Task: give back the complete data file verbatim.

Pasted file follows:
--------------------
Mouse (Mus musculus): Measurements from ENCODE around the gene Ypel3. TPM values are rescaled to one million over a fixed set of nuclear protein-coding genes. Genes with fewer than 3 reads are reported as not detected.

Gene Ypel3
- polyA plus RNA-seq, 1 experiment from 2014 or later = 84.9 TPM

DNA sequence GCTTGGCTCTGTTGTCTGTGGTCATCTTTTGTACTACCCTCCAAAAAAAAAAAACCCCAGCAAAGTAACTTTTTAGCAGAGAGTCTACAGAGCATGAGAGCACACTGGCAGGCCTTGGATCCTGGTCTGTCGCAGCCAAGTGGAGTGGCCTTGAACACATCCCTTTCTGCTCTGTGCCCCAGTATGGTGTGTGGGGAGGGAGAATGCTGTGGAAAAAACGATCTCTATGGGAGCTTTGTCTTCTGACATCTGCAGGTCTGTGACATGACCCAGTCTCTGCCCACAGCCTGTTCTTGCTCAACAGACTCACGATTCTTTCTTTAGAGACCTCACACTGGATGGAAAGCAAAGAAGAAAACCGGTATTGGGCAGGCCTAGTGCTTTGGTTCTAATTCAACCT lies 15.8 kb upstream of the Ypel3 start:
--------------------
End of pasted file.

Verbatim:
Mouse (Mus musculus): Measurements from ENCODE around the gene Ypel3. TPM values are rescaled to one million over a fixed set of nuclear protein-coding genes. Genes with fewer than 3 reads are reported as not detected.

Gene Ypel3
- polyA plus RNA-seq, 1 experiment from 2014 or later = 84.9 TPM

DNA sequence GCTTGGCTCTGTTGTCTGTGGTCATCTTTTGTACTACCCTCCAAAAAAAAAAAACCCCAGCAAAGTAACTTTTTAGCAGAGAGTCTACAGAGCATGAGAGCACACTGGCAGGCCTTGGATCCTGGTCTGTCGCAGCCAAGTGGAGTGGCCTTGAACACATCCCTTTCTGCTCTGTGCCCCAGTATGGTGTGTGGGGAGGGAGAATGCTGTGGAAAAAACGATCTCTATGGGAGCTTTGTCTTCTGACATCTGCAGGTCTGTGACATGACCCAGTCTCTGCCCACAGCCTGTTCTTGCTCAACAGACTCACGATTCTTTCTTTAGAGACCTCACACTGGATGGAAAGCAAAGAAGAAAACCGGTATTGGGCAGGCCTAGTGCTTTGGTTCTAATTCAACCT lies 15.8 kb upstream of the Ypel3 start: